function in Python can only have a single expression.

```
def even_check(num):
if num % 2 == 0:
return True
else:
return False
numbers = [1, 2, 3, 4, 5, 6, 7, 8, 9, 10]
even_numbers = filter(even_check, numbers)
print(list(even_numbers))
```

a) [1, 3, 5, 7, 9]

b) [2, 4, 6, 8, 10]

c) [True, False, True, False, True, False, True, False, True, False]

d) [2, 4, 6, 8]

**Answer: **b

**Explanation: **The code filters out even numbers from the `numbers`

list using the `even_check`

function and prints the resulting list.

`map()`

function?a) List comprehension

b) Generator expression

c) Iterator

d) Filter function

**Answer:** a

**Explanation: **List comprehension in Python is equivalent to the `map()`

function as it can be used to perform similar tasks of applying a function to every item in an iterable.

```
def add(a, b):
return a + b
numbers1 = [1, 2, 3, 4]
numbers2 = [5, 6, 7, 8]
sums = map(add, numbers1, numbers2)
print(list(sums))
```

a) [6, 8, 10, 12]

b) [1, 2, 3, 4, 5, 6, 7, 8]

c) [15, 18, 21, 24]

d) [1, 5, 2, 6, 3, 7, 4, 8]

**Answer:** a

**Explanation:** The code creates a `map`

object `sums`

that adds corresponding elements from `numbers1`

and `numbers2`

, resulting in `[6, 8, 10, 12]`

.

`operator`

module provide in Python?a) Functions corresponding to built-in operations

b) Functions for creating iterators

c) Functions for sorting lists

d) Functions for mathematical operations

**Answer: **a

**Explanation: **The `operator`

module in Python provides functions that correspond to built-in operations, making it useful for `map()`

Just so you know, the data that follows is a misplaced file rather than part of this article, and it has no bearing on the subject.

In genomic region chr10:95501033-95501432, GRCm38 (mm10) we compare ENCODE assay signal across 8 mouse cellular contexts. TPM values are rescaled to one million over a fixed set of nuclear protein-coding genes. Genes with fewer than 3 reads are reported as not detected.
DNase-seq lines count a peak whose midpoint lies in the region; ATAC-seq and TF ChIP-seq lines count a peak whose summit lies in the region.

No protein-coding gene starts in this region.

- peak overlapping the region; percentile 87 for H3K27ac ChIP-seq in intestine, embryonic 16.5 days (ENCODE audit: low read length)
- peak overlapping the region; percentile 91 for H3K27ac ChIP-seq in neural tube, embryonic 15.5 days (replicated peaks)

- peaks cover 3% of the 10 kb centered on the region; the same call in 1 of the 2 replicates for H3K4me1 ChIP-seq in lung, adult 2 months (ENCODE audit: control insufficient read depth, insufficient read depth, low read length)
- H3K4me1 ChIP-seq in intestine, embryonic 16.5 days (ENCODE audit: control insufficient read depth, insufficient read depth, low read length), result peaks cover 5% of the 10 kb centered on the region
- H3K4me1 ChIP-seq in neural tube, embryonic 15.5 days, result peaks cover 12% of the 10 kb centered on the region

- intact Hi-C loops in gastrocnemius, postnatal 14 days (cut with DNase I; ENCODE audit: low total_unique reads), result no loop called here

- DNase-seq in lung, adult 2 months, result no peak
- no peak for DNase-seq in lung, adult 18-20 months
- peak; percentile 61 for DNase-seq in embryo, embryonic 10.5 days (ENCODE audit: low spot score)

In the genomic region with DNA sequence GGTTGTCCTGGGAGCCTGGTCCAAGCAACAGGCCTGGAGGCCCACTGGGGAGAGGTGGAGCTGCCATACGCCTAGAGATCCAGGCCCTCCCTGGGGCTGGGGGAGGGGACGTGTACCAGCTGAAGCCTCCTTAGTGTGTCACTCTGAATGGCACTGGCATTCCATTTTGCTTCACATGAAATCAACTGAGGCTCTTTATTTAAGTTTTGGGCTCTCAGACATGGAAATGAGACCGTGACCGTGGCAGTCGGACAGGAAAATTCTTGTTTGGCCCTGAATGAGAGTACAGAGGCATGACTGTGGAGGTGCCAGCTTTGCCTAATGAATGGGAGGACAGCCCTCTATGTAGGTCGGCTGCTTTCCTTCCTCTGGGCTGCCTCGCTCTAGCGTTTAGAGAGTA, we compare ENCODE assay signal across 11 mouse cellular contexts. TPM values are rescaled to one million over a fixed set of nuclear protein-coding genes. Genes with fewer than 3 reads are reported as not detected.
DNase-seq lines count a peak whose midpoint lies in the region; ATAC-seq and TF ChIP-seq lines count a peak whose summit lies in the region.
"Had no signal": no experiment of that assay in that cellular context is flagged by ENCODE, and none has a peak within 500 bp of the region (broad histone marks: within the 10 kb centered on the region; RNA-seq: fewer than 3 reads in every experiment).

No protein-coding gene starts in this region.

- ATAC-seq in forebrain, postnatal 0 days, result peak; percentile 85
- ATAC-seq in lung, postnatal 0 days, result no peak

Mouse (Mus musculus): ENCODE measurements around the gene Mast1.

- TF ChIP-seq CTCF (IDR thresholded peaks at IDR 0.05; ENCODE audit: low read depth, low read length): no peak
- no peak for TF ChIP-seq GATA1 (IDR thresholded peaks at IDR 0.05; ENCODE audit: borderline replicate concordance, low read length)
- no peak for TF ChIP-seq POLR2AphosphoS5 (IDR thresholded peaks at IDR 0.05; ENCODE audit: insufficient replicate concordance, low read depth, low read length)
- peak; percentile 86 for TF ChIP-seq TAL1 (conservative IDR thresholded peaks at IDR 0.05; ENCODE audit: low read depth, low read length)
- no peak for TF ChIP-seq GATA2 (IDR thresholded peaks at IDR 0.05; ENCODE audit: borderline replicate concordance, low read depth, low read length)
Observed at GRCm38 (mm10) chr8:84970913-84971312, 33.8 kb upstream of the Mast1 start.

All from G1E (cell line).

and `reduce()`

functions.

```
def is_positive(num):
return num > 0
numbers = [-1, 3, -5, 7, -9]
positive_nums = filter(is_positive, numbers)
```

a) Create a list of positive numbers from `numbers`

b) Create a list of negative numbers from `numbers`

c) Create a list of even numbers from `numbers`

d) Create a list of all numbers from `numbers`

**Answer: **a

**Explanation: **The code filters out positive numbers from the `numbers`

list using the `is_positive`

function.

a) `apply()`

b) `join()`

c) `reduce()`

d) `combine()`

**Answer: **c

**Explanation: **The `reduce()`

function in Python is used to combine elements of an iterable using a specified function and reduce it to a single value.

```
from functools import reduce
numbers = [10, 20, 30, 40, 50]
total = reduce(lambda x, y: x + y, numbers)
print(total)
```

a) 150

b) 100

c) 200

d) 250

**Answer: **a

**Explanation: **The code will output `150`

because `reduce()`

adds all the numbers in the `numbers`

list together.

`map()`

function in Python is true?a) `map()`

always returns a list.

b) `map()`

can only be used with functions that take a single argument.

c) `map()`

can be used with multiple iterables.

d) `map()`

modifies the original iterable.

**Answer: **c

**Explanation: **The `map()`

function in Python can be used with multiple iterables, applying the given function to corresponding items.

```
numbers = [1, 2, 3, 4, 5]
squared = map(lambda x: x**2, numbers)
```

a) Create a list of squares of each number in `numbers`

b) Create a list of cubes of each number in `numbers`

c) Create a list of even numbers from `numbers`

d) Create a list of all numbers from `numbers`

**Answer:** a

**Explanation:** The code creates a map object `squared`

containing the squares of each number in the `numbers`

list.

a) `reduce()`

b) `filter()`

c) `map()`

d) `apply()`

**Answer: **b

**Explanation:** The `filter()`

function in Python is used to filter a list of elements based on a given condition.

```
def is_even(num):
return num % 2 == 0
numbers = [1, 2, 3, 4, 5, 6, 7, 8, 9, 10]
even_numbers = filter(is_even, numbers)
print(list(even_numbers))
```

a) [2, 4, 6, 8, 10]

b) [1, 3, 5, 7, 9]

c) [True, False, True, False, True, False, True, False, True, False]

d) [2, 4, 6, 8]

**Answer: **a

**Explanation: **The code filters out even numbers from the `numbers`

list using the `is_even`

function and prints the resulting list.

a) `reduce()`

b) `map()`

c) `filter()`

d) `apply()`

**Answer:** b

**Explanation:** The `map()`